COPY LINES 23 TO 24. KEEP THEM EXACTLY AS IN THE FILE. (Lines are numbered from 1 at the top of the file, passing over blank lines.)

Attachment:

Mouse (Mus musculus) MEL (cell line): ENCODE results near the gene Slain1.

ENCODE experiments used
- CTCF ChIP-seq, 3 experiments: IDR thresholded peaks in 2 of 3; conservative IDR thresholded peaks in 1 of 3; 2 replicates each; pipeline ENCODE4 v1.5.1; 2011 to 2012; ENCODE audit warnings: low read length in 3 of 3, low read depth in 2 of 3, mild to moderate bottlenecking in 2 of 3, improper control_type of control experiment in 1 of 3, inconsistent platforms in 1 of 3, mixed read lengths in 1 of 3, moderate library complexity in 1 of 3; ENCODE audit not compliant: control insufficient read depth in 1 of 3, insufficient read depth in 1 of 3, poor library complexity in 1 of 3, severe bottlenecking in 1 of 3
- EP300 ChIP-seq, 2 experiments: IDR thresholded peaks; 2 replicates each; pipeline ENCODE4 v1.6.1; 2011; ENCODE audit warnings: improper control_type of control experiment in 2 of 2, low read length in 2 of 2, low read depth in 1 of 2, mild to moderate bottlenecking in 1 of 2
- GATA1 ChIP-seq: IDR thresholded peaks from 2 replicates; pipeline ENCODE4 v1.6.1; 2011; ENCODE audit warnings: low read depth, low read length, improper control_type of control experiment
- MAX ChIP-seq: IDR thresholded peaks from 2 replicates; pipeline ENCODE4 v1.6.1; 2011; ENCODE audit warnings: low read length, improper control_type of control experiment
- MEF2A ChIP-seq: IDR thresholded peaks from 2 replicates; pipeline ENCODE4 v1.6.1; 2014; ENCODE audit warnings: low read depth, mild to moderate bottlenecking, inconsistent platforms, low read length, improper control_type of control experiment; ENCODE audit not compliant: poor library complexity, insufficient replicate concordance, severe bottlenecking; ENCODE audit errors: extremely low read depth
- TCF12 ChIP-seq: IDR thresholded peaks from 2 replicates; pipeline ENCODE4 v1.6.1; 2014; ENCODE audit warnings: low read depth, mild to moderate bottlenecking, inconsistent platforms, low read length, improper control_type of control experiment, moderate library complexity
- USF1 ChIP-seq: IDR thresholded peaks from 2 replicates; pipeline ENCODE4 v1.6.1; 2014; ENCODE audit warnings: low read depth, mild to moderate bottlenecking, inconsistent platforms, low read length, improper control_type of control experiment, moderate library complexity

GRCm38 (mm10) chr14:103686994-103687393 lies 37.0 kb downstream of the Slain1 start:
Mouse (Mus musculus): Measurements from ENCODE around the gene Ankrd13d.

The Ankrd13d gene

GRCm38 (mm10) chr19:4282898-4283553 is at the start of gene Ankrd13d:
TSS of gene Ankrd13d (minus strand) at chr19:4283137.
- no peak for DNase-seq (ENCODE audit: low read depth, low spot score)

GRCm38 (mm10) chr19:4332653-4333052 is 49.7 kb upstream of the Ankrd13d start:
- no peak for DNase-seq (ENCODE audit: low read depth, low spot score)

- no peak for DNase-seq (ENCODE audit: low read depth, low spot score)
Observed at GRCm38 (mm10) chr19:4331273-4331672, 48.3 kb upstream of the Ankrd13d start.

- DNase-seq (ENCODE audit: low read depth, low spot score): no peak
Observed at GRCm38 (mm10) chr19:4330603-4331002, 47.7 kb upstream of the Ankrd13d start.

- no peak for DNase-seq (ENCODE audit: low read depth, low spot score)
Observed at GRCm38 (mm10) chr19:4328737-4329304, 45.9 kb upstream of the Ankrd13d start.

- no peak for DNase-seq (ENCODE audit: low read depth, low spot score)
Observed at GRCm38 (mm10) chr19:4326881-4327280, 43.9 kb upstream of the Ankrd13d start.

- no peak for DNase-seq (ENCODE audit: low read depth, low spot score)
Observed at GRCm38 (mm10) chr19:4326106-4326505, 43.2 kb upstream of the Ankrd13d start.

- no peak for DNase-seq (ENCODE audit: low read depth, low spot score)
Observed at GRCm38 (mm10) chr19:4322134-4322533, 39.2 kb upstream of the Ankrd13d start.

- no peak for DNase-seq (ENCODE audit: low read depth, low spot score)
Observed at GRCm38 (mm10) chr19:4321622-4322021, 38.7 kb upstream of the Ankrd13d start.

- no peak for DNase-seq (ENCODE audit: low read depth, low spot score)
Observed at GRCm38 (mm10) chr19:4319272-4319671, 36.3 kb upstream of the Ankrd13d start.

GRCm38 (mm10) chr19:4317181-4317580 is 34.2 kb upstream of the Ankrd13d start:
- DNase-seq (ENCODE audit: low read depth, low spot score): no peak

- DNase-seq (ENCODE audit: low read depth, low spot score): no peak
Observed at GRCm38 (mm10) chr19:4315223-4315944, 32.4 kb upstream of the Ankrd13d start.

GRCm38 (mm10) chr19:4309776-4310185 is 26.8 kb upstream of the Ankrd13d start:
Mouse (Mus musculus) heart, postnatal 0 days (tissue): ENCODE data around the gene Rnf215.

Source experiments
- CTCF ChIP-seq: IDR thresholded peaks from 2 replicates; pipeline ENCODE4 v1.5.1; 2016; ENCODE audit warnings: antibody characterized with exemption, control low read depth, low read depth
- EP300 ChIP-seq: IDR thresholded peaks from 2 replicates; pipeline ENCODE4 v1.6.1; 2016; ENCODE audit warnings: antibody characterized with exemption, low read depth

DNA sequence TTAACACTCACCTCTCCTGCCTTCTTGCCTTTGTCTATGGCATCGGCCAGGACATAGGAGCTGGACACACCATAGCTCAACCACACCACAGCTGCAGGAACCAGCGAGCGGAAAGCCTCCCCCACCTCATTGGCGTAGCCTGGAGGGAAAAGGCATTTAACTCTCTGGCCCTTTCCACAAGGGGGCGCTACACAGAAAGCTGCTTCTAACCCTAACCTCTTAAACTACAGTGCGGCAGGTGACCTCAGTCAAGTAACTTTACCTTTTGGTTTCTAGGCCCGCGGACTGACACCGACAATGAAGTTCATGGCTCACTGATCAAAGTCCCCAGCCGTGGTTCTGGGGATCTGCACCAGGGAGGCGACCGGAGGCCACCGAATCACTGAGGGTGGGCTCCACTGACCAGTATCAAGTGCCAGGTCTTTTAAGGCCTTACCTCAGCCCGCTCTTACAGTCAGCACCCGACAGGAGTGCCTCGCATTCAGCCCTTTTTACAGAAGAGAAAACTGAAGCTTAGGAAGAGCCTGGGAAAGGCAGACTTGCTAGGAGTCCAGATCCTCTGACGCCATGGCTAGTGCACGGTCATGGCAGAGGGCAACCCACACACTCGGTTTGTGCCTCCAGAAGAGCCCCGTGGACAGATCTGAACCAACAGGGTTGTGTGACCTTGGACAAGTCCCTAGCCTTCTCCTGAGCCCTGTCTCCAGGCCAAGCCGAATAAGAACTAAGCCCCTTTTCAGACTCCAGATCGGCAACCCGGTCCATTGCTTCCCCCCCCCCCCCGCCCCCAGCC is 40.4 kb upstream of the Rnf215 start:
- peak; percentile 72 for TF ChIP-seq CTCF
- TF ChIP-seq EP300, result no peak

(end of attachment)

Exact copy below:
Observed at GRCm38 (mm10) chr19:4328737-4329304, 45.9 kb upstream of the Ankrd13d start.

- no peak for DNase-seq (ENCODE audit: low read depth, low spot score)